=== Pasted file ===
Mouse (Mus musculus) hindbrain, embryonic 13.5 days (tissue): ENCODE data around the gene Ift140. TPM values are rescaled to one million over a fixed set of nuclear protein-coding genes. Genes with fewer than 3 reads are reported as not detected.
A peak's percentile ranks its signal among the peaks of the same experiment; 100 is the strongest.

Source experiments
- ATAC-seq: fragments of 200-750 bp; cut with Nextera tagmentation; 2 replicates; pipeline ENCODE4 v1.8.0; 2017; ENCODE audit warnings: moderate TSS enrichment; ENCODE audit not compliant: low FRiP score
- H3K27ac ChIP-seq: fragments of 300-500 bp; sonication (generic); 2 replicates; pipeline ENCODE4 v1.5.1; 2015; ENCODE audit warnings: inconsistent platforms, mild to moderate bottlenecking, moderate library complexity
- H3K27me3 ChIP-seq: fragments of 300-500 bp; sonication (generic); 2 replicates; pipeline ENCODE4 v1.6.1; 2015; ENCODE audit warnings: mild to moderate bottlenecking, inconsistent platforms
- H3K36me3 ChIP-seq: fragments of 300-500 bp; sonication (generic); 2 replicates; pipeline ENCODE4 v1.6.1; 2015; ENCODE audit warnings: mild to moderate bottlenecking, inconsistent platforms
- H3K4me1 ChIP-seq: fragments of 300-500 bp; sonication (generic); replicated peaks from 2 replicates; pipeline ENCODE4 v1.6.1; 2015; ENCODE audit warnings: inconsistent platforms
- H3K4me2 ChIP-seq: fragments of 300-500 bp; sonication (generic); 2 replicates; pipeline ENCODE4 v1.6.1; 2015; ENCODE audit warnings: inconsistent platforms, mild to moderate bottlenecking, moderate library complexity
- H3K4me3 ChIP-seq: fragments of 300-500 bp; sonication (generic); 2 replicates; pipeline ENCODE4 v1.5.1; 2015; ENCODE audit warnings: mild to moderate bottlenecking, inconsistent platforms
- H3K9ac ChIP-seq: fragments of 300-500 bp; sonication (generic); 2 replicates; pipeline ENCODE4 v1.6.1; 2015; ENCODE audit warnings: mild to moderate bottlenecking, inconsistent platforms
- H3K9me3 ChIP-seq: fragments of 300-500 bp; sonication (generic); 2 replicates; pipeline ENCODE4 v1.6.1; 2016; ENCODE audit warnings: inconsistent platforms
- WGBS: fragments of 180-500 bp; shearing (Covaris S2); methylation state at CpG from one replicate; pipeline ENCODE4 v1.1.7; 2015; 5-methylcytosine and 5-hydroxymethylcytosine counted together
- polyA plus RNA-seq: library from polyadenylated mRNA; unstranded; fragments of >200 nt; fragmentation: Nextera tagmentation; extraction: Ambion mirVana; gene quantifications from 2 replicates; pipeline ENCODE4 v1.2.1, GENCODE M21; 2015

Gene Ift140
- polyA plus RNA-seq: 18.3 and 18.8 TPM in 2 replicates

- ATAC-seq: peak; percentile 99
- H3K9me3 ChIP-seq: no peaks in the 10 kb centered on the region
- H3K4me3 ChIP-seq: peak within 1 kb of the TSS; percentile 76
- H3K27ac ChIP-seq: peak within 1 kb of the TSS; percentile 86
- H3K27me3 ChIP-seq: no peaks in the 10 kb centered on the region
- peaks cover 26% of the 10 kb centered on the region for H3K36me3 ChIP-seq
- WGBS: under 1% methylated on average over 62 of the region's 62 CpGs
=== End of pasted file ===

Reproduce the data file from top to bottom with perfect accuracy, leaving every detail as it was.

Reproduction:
Mouse (Mus musculus) hindbrain, embryonic 13.5 days (tissue): ENCODE data around the gene Ift140. TPM values are rescaled to one million over a fixed set of nuclear protein-coding genes. Genes with fewer than 3 reads are reported as not detected.
A peak's percentile ranks its signal among the peaks of the same experiment; 100 is the strongest.

Source experiments
- ATAC-seq: fragments of 200-750 bp; cut with Nextera tagmentation; 2 replicates; pipeline ENCODE4 v1.8.0; 2017; ENCODE audit warnings: moderate TSS enrichment; ENCODE audit not compliant: low FRiP score
- H3K27ac ChIP-seq: fragments of 300-500 bp; sonication (generic); 2 replicates; pipeline ENCODE4 v1.5.1; 2015; ENCODE audit warnings: inconsistent platforms, mild to moderate bottlenecking, moderate library complexity
- H3K27me3 ChIP-seq: fragments of 300-500 bp; sonication (generic); 2 replicates; pipeline ENCODE4 v1.6.1; 2015; ENCODE audit warnings: mild to moderate bottlenecking, inconsistent platforms
- H3K36me3 ChIP-seq: fragments of 300-500 bp; sonication (generic); 2 replicates; pipeline ENCODE4 v1.6.1; 2015; ENCODE audit warnings: mild to moderate bottlenecking, inconsistent platforms
- H3K4me1 ChIP-seq: fragments of 300-500 bp; sonication (generic); replicated peaks from 2 replicates; pipeline ENCODE4 v1.6.1; 2015; ENCODE audit warnings: inconsistent platforms
- H3K4me2 ChIP-seq: fragments of 300-500 bp; sonication (generic); 2 replicates; pipeline ENCODE4 v1.6.1; 2015; ENCODE audit warnings: inconsistent platforms, mild to moderate bottlenecking, moderate library complexity
- H3K4me3 ChIP-seq: fragments of 300-500 bp; sonication (generic); 2 replicates; pipeline ENCODE4 v1.5.1; 2015; ENCODE audit warnings: mild to moderate bottlenecking, inconsistent platforms
- H3K9ac ChIP-seq: fragments of 300-500 bp; sonication (generic); 2 replicates; pipeline ENCODE4 v1.6.1; 2015; ENCODE audit warnings: mild to moderate bottlenecking, inconsistent platforms
- H3K9me3 ChIP-seq: fragments of 300-500 bp; sonication (generic); 2 replicates; pipeline ENCODE4 v1.6.1; 2016; ENCODE audit warnings: inconsistent platforms
- WGBS: fragments of 180-500 bp; shearing (Covaris S2); methylation state at CpG from one replicate; pipeline ENCODE4 v1.1.7; 2015; 5-methylcytosine and 5-hydroxymethylcytosine counted together
- polyA plus RNA-seq: library from polyadenylated mRNA; unstranded; fragments of >200 nt; fragmentation: Nextera tagmentation; extraction: Ambion mirVana; gene quantifications from 2 replicates; pipeline ENCODE4 v1.2.1, GENCODE M21; 2015

Gene Ift140
- polyA plus RNA-seq: 18.3 and 18.8 TPM in 2 replicates

- ATAC-seq: peak; percentile 99
- H3K9me3 ChIP-seq: no peaks in the 10 kb centered on the region
- H3K4me3 ChIP-seq: peak within 1 kb of the TSS; percentile 76
- H3K27ac ChIP-seq: peak within 1 kb of the TSS; percentile 86
- H3K27me3 ChIP-seq: no peaks in the 10 kb centered on the region
- peaks cover 26% of the 10 kb centered on the region for H3K36me3 ChIP-seq
- WGBS: under 1% methylated on average over 62 of the region's 62 CpGs